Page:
4. Client survey– Even firms who survey all their staff still haven’t captured a critical piece of input – the client’s. Asking the firm’s customers – about their perceptions of what the firm does well, not so well, where it can improve, what market and business opportunities look like ahead – provides many explicit opportunities for business growth. These client surveys are not the same as post-project feedback reports (also a good idea), or (frankly) any other feedback asked for and received directly by the organization itself. In most cases, clients simply will not provide to firm employees the sort of real, unvarnished, tell-it-like-it-is opinions they share regularly with the third-party assessor.  And, as with other exploratory interviews, it’s commonly not the first-order questions, but the follow-up (off script) questions and discussion that provide the rich nuggets of truth.
  5. Performance benchmarking– All types of interviews (with owners, managers, teams, staff, or clients) provide data which include facts, opinions, and ideas for solutions, and usually all mixed together. Benchmarking the firm’s financial and operational results against a set of intra-industry or inter-industry peers provides for a more fact-based comparison of the organization’s performance.  Important and useful benchmarking metrics include both quantitative and qualitative parameters, and these often help significantly in corroborating the information gathered from personal perspectives.
  6. Market research review – A review of current market perspectives and opinions from outside the firm adds a balance to the inside view.  Market research can reveal important information about the size, scope, performance, and outlook of certain target markets, industries, clients, and/or geographic regions. Market research can itself become a rather large project, so the market review included in the business management audit is commonly somewhat limited in scope.

With data gathered from several (ideally all) of the sources described above, the assessor must then set to making sense of it all, synthesizing what’s important while clearing out the noise.  A meaningful assessment accomplishes this by culling to just a handful (four to six) of priority points – those issues and opportunities that must be addressed by the organization.  Viewing these opportunities through the lens of the firm’s current state (strengths, weaknesses, competencies, capabilities, constraints) then shines a bright light on what can and should be done to improve the business of the firm.  The next step – developing strategy, or the “how to” of execution, flows directly from this robust business audit analysis.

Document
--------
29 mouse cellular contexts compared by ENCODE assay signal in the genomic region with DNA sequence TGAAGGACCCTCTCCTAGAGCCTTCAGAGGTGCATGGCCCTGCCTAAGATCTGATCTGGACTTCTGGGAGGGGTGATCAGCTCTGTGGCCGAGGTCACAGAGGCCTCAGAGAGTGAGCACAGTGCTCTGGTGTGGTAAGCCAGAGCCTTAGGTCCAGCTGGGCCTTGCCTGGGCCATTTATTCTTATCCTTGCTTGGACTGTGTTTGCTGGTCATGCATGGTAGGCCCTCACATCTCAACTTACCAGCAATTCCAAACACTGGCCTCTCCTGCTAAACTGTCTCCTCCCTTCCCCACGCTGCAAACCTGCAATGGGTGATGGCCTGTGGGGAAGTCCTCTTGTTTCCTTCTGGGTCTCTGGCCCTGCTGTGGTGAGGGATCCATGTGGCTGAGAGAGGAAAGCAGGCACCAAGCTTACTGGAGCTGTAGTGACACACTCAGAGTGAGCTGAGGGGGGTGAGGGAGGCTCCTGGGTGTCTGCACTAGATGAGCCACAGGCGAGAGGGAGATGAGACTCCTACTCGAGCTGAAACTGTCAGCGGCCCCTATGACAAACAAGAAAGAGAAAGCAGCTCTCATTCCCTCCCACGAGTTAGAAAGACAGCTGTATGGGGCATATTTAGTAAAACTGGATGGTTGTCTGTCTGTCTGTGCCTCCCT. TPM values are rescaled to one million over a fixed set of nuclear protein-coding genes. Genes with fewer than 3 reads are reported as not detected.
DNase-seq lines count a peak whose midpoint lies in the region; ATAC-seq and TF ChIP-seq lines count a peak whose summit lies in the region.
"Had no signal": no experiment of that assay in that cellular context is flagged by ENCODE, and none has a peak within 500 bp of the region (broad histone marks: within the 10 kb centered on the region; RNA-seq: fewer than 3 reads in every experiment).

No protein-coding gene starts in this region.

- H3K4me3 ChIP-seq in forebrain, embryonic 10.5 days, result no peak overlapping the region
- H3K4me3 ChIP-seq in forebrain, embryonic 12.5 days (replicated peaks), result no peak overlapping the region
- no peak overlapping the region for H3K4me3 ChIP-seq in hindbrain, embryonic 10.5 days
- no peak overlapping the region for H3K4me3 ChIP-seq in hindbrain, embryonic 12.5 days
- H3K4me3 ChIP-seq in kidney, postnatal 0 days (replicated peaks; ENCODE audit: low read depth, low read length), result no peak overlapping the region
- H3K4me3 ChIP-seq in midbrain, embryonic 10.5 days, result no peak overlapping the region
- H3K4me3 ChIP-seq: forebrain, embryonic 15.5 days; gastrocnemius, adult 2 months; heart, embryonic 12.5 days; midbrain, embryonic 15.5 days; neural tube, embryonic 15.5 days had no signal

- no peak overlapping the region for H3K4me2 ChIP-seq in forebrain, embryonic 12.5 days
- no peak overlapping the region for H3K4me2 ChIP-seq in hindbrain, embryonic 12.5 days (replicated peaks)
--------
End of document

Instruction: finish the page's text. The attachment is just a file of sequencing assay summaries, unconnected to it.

Each business management audit can and should be tailored to the individual firm.  Tailoring can include both the audit’s scope (number of tools employed), and scale (number of interviews with each tool) of the effort.  Again, the point is to generate an accurate and thorough understanding of the firm in its current state – at an appropriate and manageable cost.  That said, smart firm leaders will not cut corners in this first and foundational step.  The return on time and effort invested in the business management audit can be significant – in driving to the heart of the issues preventing success, and in identifying the priority pathways to achieving it.

Many AEC industry firms are today gathering steam and momentum in the New Year.  Things are looking up.  If you haven’t done it yet, it’s time now to stop, look around, and take stock – and to prioritize your firm’s issues, opportunities, and plans.

Here’s your first step:  the business management audit.  Ready?